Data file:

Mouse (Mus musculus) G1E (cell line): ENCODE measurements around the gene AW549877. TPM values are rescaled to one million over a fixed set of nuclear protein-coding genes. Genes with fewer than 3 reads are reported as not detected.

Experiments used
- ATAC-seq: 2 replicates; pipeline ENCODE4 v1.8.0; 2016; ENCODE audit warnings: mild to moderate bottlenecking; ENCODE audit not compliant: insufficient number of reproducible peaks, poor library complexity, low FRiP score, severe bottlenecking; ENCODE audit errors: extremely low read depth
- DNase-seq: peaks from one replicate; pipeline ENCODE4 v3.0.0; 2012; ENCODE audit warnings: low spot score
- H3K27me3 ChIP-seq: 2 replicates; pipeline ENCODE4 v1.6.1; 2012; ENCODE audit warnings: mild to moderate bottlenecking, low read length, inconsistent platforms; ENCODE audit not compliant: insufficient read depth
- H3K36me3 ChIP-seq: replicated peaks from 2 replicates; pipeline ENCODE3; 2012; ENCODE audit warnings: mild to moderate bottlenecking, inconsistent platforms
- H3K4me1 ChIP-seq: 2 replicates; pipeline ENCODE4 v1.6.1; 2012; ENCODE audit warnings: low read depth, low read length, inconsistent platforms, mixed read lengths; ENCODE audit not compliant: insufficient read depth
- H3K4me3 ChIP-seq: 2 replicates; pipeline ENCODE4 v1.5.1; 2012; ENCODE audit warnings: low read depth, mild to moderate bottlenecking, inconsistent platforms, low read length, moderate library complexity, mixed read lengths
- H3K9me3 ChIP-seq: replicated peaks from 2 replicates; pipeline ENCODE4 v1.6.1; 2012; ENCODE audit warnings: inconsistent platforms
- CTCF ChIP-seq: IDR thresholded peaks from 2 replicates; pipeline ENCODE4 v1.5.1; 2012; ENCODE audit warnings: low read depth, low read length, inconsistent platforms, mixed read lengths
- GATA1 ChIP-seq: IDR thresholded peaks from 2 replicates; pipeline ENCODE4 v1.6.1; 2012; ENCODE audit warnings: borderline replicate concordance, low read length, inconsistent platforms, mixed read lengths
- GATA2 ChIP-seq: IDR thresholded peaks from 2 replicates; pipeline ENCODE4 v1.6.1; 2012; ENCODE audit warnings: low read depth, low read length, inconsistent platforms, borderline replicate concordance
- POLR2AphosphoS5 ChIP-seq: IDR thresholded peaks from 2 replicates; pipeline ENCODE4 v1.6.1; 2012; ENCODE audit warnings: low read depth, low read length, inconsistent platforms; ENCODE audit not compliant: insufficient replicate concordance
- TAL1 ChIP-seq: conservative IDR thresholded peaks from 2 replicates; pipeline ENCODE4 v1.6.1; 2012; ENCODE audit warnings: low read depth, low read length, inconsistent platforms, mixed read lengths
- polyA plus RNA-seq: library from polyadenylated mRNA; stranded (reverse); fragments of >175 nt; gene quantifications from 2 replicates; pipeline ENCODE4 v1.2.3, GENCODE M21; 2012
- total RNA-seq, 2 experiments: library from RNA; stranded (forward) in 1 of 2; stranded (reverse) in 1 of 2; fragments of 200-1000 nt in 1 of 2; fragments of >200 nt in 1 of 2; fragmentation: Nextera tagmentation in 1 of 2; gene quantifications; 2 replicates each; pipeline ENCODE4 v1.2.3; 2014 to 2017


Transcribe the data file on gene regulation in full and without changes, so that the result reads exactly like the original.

Mouse (Mus musculus) G1E (cell line): ENCODE measurements around the gene AW549877. TPM values are rescaled to one million over a fixed set of nuclear protein-coding genes. Genes with fewer than 3 reads are reported as not detected.

Experiments used
- ATAC-seq: 2 replicates; pipeline ENCODE4 v1.8.0; 2016; ENCODE audit warnings: mild to moderate bottlenecking; ENCODE audit not compliant: insufficient number of reproducible peaks, poor library complexity, low FRiP score, severe bottlenecking; ENCODE audit errors: extremely low read depth
- DNase-seq: peaks from one replicate; pipeline ENCODE4 v3.0.0; 2012; ENCODE audit warnings: low spot score
- H3K27me3 ChIP-seq: 2 replicates; pipeline ENCODE4 v1.6.1; 2012; ENCODE audit warnings: mild to moderate bottlenecking, low read length, inconsistent platforms; ENCODE audit not compliant: insufficient read depth
- H3K36me3 ChIP-seq: replicated peaks from 2 replicates; pipeline ENCODE3; 2012; ENCODE audit warnings: mild to moderate bottlenecking, inconsistent platforms
- H3K4me1 ChIP-seq: 2 replicates; pipeline ENCODE4 v1.6.1; 2012; ENCODE audit warnings: low read depth, low read length, inconsistent platforms, mixed read lengths; ENCODE audit not compliant: insufficient read depth
- H3K4me3 ChIP-seq: 2 replicates; pipeline ENCODE4 v1.5.1; 2012; ENCODE audit warnings: low read depth, mild to moderate bottlenecking, inconsistent platforms, low read length, moderate library complexity, mixed read lengths
- H3K9me3 ChIP-seq: replicated peaks from 2 replicates; pipeline ENCODE4 v1.6.1; 2012; ENCODE audit warnings: inconsistent platforms
- CTCF ChIP-seq: IDR thresholded peaks from 2 replicates; pipeline ENCODE4 v1.5.1; 2012; ENCODE audit warnings: low read depth, low read length, inconsistent platforms, mixed read lengths
- GATA1 ChIP-seq: IDR thresholded peaks from 2 replicates; pipeline ENCODE4 v1.6.1; 2012; ENCODE audit warnings: borderline replicate concordance, low read length, inconsistent platforms, mixed read lengths
- GATA2 ChIP-seq: IDR thresholded peaks from 2 replicates; pipeline ENCODE4 v1.6.1; 2012; ENCODE audit warnings: low read depth, low read length, inconsistent platforms, borderline replicate concordance
- POLR2AphosphoS5 ChIP-seq: IDR thresholded peaks from 2 replicates; pipeline ENCODE4 v1.6.1; 2012; ENCODE audit warnings: low read depth, low read length, inconsistent platforms; ENCODE audit not compliant: insufficient replicate concordance
- TAL1 ChIP-seq: conservative IDR thresholded peaks from 2 replicates; pipeline ENCODE4 v1.6.1; 2012; ENCODE audit warnings: low read depth, low read length, inconsistent platforms, mixed read lengths
- polyA plus RNA-seq: library from polyadenylated mRNA; stranded (reverse); fragments of >175 nt; gene quantifications from 2 replicates; pipeline ENCODE4 v1.2.3, GENCODE M21; 2012
- total RNA-seq, 2 experiments: library from RNA; stranded (forward) in 1 of 2; stranded (reverse) in 1 of 2; fragments of 200-1000 nt in 1 of 2; fragments of >200 nt in 1 of 2; fragmentation: Nextera tagmentation in 1 of 2; gene quantifications; 2 replicates each; pipeline ENCODE4 v1.2.3; 2014 to 2017